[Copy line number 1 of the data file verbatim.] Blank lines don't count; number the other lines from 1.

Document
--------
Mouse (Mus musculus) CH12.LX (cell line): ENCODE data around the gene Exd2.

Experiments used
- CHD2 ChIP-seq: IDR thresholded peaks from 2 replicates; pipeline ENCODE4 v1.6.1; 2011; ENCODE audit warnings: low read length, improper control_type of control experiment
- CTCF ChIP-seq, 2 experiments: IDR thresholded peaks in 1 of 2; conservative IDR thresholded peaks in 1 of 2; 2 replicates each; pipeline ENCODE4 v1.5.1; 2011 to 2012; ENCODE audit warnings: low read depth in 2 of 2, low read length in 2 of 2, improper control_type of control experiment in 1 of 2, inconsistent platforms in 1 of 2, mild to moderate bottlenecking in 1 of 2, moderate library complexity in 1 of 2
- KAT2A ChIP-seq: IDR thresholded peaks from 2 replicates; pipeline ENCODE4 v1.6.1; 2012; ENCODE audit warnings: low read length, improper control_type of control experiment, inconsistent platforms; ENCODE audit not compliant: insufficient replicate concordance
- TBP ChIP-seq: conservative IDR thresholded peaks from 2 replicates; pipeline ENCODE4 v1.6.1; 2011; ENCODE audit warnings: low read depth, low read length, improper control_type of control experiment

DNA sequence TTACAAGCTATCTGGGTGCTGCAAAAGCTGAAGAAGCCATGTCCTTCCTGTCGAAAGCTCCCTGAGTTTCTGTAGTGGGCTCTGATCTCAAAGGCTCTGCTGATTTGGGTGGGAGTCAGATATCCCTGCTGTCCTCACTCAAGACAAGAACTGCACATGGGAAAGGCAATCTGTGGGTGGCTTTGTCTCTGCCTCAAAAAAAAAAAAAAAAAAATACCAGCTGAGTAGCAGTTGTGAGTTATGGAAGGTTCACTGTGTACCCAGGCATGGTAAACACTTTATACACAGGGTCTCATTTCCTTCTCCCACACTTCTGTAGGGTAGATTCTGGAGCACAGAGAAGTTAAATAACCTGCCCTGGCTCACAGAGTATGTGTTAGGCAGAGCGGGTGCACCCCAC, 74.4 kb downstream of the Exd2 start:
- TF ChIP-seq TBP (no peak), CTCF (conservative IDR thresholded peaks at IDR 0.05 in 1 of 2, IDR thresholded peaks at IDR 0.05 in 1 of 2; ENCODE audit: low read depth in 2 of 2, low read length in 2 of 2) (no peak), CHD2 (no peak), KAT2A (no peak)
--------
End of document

Mouse (Mus musculus) CH12.LX (cell line): ENCODE data around the gene Exd2.